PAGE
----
Staid. Safe. Professional. Boring.
That was how people described driver Matt Kenseth before Sunday, and it’s also how old-school NASCAR fans have increasingly described their sport. Once known for its edge, stock car racing has devolved in many fans’ eyes into a battle for points and corporate sponsorships above all else.
But when Kenseth put race leader Joey Logano into the wall on lap 455 at Martinsville Speedway on Sunday, it was more than retribution for Logano’s hard-racing efforts two weeks earlier. The crash and the disparate reactions to it by fans and NASCAR showed just how much the governing body and Logano himself reap what they sow.
Make no mistake, what Kenseth did Sunday was dangerous, bull-headed and short-sighted — opposite everything the 43-year-old has been known as during his championship-winning career. Credited for his level-headedness, Kenseth is the poster boy for the “new” NASCAR of more than a decade ago, in which winning races became secondary to driving cautiously, avoiding conflict and coasting to solid “points” performances en route to a dull, overall Sprint Cup title.
To inject new life into the series, NASCAR did a couple things. In 2007, it revamped the “Chase for the Nextel Cup,” as it was then known, to bolster the importance of winning races in capturing a championship. (The Chase was originally instituted in 2004 almost as a direct response to Kenseth’s points-driven 2003 Winston Cup title.) Around that same time, Logano and Brad Keselowski began their careers on the major circuit, taking the element of brashness brought by predecessors Kevin Harvick and Kyle Busch and revving it up to 12 on scale of 1 to 10.
The message was clear: NASCAR wanted attitude. It wanted aggressiveness. It wanted drama.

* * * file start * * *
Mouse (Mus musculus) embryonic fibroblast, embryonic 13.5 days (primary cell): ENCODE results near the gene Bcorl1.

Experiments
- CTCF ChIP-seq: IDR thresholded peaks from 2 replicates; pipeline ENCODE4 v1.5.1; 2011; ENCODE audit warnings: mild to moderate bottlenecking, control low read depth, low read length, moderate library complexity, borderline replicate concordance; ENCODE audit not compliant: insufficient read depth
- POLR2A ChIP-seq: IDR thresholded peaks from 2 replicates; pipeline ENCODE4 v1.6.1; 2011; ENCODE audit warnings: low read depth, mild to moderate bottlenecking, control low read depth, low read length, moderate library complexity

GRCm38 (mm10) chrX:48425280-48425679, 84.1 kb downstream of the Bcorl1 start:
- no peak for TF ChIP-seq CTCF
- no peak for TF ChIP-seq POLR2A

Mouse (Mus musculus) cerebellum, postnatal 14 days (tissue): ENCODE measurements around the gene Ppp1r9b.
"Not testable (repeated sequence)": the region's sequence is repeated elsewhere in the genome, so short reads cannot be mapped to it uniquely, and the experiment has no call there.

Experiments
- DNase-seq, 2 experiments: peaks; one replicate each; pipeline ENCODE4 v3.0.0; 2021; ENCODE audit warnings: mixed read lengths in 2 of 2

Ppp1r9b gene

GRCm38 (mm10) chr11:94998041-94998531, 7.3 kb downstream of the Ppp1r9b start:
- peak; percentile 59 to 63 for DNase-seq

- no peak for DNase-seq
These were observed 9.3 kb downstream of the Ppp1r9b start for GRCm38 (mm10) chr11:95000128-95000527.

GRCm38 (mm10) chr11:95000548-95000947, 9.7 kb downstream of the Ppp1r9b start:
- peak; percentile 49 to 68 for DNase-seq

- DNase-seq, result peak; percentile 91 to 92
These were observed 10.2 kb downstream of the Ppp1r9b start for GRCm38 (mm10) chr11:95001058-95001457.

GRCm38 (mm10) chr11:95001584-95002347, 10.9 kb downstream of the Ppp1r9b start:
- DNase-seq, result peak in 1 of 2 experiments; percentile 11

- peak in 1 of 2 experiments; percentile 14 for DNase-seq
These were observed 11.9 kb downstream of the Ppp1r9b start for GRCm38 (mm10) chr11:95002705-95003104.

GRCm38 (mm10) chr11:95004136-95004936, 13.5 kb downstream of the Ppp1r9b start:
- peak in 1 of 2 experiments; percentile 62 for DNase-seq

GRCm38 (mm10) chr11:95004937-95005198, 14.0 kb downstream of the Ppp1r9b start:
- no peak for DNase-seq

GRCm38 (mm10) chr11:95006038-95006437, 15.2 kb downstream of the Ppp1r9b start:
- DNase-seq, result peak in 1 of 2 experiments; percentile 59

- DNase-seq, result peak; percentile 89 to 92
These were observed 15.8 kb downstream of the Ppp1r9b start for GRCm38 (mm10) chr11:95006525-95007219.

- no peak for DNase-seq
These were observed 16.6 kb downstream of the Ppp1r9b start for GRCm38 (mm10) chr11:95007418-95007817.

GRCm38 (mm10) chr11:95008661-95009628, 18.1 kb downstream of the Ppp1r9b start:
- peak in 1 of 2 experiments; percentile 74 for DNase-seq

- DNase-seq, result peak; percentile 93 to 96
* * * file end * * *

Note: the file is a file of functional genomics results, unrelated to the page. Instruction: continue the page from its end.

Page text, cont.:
Logano and Keselowski, intentionally or coincidentally, became fixated on Kenseth, the driver least likely to retaliate. It’s what bullies always do. But Kenseth turned out not to be so easy a mark.
There was last year’s Charlotte race, which concluded with a garage alley fracas between Kenseth and Keselowski. Then, with a berth into the Eliminator round on the line two weeks ago in Kansas, Logano spun Kenseth, who with a weaker car was trying to hold off the hard-charging No. 22 Ford. To be fair, Logano had a race to win, too, but it’s doubtful he needed to wreck Kenseth’s clearly inferior machine. It was a matter of expediency over need.
Logano claimed it was just hard racing, but for the veteran Kenseth, who didn’t win a single race in 2014, it was legacy-altering. While much has been rightly made of Jeff Gordon’s impending retirement, the reality is Kenseth is just one year younger and doesn’t have many years of contention left. In Kenseth’s mind, Logano’s “hard racing” may have robbed him of his best opportunity to retire with “two-time champion” on his resume — no small difference as far as the annals of history are concerned.
And so, with a battered car and no chance at a championship this season, Kenseth took the opening provided to him Sunday when Logano went high to lap him at Martinsville. Going into the turn, Kenseth floored the throttle, driving Logano into the wall and out of the race.
NASCAR? Chagrined. Fans? Ecstatic.
Whether out of dislike for Logano, rooting for Gordon (who suddenly became the favorite and went on to win the race) or sheer enjoyment of watching hunks of metal get mangled, fans cheered loudly for Kenseth’s act. Logano skittered out of his car hopping mad. NASCAR is likely to issue a suspension for Kenseth. Both, meanwhile, will continue to be at their disingenuous best.
Wish for aggressive driving and martial law, and drivers who feel wronged will take matters into their own hands. Muscle opponents out of the way for victories, and vengeance will arrive at the worst possible time. That’s the reality NASCAR and drivers of Logano’s ilk created for themselves, and crying foul about it now only makes them sound more clueless.
Thumbnail photo via Peter Casey/USA TODAY Sports Images
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